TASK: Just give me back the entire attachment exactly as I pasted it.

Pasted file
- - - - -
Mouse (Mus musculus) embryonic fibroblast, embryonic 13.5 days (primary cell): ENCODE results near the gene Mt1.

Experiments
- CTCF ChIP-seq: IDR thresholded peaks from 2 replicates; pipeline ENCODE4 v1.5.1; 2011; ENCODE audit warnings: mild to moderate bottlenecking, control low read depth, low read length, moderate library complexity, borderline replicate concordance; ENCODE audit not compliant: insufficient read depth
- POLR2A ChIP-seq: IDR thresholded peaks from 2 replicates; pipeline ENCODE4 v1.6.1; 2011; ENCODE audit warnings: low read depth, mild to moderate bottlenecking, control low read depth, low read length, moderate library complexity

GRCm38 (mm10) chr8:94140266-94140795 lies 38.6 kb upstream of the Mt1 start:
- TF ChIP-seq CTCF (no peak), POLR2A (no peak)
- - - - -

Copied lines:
Mouse (Mus musculus) embryonic fibroblast, embryonic 13.5 days (primary cell): ENCODE results near the gene Mt1.

Experiments
- CTCF ChIP-seq: IDR thresholded peaks from 2 replicates; pipeline ENCODE4 v1.5.1; 2011; ENCODE audit warnings: mild to moderate bottlenecking, control low read depth, low read length, moderate library complexity, borderline replicate concordance; ENCODE audit not compliant: insufficient read depth
- POLR2A ChIP-seq: IDR thresholded peaks from 2 replicates; pipeline ENCODE4 v1.6.1; 2011; ENCODE audit warnings: low read depth, mild to moderate bottlenecking, control low read depth, low read length, moderate library complexity

GRCm38 (mm10) chr8:94140266-94140795 lies 38.6 kb upstream of the Mt1 start:
- TF ChIP-seq CTCF (no peak), POLR2A (no peak)